Paul Worrilow Has Earned a Starting Spot on the Atlanta Falcons Defense

Scott CarasikContributor IINovember 4, 2013

Worrilow (No. 55) taking down DeAngelo Williams for one of his 19 tackles against the Panthers.
Worrilow (No. 55) taking down DeAngelo Williams for one of his 19 tackles against the Panthers.Bob Donnan-USA TODAY Sports

Paul Worrilow has earned the right to be the Atlanta Falcons' starting linebacker when Sean Weatherspoon comes back from his foot injury. No matter who takes the third linebacker spot between Akeem Dent and Joplo Bartu, Worrilow has proven that he's a starting NFL linebacker through just three weeks as an NFL starter.

Before the preseason, Falcons fans saw the signing of Worrilow and asked who he was, why they should be excited or whether he even had a shot at the roster. He's proving to everyone not only why he made the roster, but why he's the best linebacker on the Falcons not named Weatherspoon.

Worrilow's 19-tackle performance against the Carolina Panthers just magnified what the rookie has been doing this season. He flew around the field making tackle after tackle and looking like a man who was trying to make sure that the Falcons offense could get the ball back for some sort of comeback.

Unfortunately, the Falcons were unable to do that despite Worrilow matching the best Atlanta tackling effort since Curtis Lofton had 19 tackles against the Patriots in 2009.

He first flashed his abilities to the Falcons in the 2013 preseason game against the Cincinnati Bengals when he racked up 11 tackles in just two-and-a-half quarters.

He's been proving that he's a starter ever since. He's shown that he's exactly what the Falcons have been missing in the middle of their linebacking corps: a Keith Brooking 2.0. Someone who can fly around and be a tackling machine in the middle of the defense.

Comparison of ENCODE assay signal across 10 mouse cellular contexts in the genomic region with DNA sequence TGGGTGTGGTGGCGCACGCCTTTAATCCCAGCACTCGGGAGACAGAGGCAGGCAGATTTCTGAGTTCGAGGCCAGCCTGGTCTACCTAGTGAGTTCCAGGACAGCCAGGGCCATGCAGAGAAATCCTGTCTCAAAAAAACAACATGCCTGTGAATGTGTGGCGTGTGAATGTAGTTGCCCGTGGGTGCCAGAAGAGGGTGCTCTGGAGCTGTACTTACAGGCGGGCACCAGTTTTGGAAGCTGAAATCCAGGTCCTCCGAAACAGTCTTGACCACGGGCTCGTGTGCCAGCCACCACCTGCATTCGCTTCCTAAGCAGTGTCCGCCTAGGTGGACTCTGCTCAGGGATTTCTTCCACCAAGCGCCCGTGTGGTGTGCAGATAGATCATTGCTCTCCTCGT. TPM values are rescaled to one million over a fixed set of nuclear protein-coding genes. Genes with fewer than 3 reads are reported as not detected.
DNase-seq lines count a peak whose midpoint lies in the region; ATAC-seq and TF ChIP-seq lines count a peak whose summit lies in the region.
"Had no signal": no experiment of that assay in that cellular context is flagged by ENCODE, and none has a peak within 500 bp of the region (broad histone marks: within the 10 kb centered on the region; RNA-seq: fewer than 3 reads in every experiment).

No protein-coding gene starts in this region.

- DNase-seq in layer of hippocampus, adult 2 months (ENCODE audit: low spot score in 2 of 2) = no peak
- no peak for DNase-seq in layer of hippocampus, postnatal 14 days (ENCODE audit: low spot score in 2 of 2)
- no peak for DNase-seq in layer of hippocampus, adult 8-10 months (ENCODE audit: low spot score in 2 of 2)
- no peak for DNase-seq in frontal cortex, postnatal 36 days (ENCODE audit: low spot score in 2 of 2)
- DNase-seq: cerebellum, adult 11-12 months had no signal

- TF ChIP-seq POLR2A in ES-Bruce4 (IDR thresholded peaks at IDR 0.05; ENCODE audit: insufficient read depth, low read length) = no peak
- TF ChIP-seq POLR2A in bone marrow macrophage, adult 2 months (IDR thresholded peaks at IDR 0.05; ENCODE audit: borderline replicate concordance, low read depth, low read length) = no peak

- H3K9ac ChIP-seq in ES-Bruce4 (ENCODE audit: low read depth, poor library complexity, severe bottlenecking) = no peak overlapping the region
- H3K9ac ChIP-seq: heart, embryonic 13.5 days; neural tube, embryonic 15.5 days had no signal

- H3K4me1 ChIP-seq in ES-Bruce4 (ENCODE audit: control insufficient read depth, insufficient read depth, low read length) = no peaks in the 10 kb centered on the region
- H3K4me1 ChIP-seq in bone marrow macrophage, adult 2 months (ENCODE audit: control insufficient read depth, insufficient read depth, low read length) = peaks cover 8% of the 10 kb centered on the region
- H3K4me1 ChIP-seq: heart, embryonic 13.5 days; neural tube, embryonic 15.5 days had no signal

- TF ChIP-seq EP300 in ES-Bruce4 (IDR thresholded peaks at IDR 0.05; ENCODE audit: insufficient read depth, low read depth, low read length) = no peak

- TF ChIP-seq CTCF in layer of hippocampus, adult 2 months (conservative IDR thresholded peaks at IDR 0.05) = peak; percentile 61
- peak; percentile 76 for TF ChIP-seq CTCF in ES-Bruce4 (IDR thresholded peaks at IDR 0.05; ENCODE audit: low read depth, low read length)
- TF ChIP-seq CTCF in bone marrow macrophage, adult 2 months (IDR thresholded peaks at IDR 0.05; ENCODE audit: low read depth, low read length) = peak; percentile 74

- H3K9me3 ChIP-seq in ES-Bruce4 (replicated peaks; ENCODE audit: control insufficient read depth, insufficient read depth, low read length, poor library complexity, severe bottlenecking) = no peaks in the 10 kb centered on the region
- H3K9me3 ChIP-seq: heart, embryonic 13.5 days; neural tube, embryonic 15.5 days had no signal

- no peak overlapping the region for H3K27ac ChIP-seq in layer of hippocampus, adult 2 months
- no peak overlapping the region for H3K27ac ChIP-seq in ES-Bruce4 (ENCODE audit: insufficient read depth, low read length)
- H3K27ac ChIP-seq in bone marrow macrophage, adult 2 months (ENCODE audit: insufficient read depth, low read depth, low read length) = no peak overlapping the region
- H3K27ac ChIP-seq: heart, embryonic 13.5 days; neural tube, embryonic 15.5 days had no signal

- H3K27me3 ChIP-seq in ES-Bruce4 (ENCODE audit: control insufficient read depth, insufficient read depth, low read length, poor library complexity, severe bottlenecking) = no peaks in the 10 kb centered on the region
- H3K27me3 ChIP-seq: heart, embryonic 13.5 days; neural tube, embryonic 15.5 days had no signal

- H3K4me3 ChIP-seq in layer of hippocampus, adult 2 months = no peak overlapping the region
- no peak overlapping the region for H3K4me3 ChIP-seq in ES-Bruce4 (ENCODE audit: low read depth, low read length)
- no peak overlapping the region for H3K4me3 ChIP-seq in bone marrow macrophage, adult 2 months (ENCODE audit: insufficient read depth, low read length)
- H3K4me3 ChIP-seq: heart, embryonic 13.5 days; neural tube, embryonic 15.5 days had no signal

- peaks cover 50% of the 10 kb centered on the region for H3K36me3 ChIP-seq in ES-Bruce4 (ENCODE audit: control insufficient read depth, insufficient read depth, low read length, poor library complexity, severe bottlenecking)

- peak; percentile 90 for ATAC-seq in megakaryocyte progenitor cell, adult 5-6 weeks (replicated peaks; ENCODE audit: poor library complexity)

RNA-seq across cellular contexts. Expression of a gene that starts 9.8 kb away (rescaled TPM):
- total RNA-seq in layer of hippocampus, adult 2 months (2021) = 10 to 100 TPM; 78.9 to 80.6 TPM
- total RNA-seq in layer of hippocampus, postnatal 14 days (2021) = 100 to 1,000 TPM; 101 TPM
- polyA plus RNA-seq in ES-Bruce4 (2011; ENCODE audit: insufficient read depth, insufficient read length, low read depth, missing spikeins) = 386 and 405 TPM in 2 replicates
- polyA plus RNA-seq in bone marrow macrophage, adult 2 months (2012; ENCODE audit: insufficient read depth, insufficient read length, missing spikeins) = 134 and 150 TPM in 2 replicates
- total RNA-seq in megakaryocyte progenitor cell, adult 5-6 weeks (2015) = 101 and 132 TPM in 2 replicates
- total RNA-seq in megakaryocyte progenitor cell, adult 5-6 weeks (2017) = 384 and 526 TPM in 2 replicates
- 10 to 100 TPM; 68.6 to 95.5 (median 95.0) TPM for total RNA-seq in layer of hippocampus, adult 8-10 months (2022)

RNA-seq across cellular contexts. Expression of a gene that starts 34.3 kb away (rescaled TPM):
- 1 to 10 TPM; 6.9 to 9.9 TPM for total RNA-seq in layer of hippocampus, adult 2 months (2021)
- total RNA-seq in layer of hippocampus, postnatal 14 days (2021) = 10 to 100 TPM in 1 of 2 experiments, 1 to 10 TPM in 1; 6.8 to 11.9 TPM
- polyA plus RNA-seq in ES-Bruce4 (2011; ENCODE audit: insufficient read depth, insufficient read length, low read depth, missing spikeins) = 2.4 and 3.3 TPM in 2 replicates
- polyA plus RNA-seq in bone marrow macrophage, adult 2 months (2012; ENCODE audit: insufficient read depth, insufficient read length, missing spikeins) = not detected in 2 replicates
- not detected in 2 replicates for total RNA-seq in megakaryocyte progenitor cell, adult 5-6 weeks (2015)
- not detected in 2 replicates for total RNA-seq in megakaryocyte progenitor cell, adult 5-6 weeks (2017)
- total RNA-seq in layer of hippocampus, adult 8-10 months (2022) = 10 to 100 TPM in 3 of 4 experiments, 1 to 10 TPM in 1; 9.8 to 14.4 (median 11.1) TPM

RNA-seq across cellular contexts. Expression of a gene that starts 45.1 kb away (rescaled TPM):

Worrilow has the potential to be the next Keith Brooking.

At 6'2" and 240 pounds, Brooking was one of the best linebackers in Falcons history. He flew around the field, made sure everyone was lined up properly before the snap, and led the Falcons in tackles in almost every game. He did so well in the middle that he went to five consecutive Pro Bowls from 2001 to 2005.

And he did it in three completely different defensive schemes with three different defensive coordinators.

Worrilow has the same kind of talent. The big difference is that the Falcons lucked out and were able to sign him as an undrafted free agent instead of spending a first-round pick on him.

Worrilow does have a similar size and speed profile as the future Falcons Ring of Honor member. His 6'0", 230-pound frame is similar to Brooking's size in his rookie season. And his speed and agility matches Brooking's.

And so does the coverage ability and tenacity on the field. Brooking had an uncanny ability to make one-on-one tackles that few thought he was able to do.

Worrilow showed against the Panthers that he can make the same kinds of plays. 

Paul Worrilow vs. Keith Brooking - Rookie Year Comparison
StatPaul WorrilowKeith Brooking
Games Played815
Games Started40
Forced Fumbles02
Pass Deflections05

It allows the Falcons to not switch out of their personnel groupings for nickel packages. Instead of running with just one talented coverage linebacker in Bartu or Weatherspoon with Akeem Dent—a natural thumper—on the field, the Falcons can have Worrilow in there as a jack of all trades.

His abilities in coverage are matched by his abilities in pass rush. While Worrilow doesn't have any sacks, he creates a ton of pressure when he blitzes just like Brooking used to.

It's been a while since the Falcons have had an athletic linebacker who could play in the middle of the defense and make plays for all three downs. In fact, they haven't had one since Brooking himself manned the middle linebacker role in 2007.

So, please, coach Mike Smith, let Paul "The Warlock" Worrilow be the Falcons' starting middle linebacker for the long term. You won't be sorry.


All stats used are either from Pro Football Focus' Premium Stats (subscription required), ESPN, CFBStats or the NFL. All contract information is courtesy of Spotrac.

Scott Carasik is a Featured Columnist for Bleacher Report. He covers the Atlanta Falcons, NFL and NFL draft. He also runs

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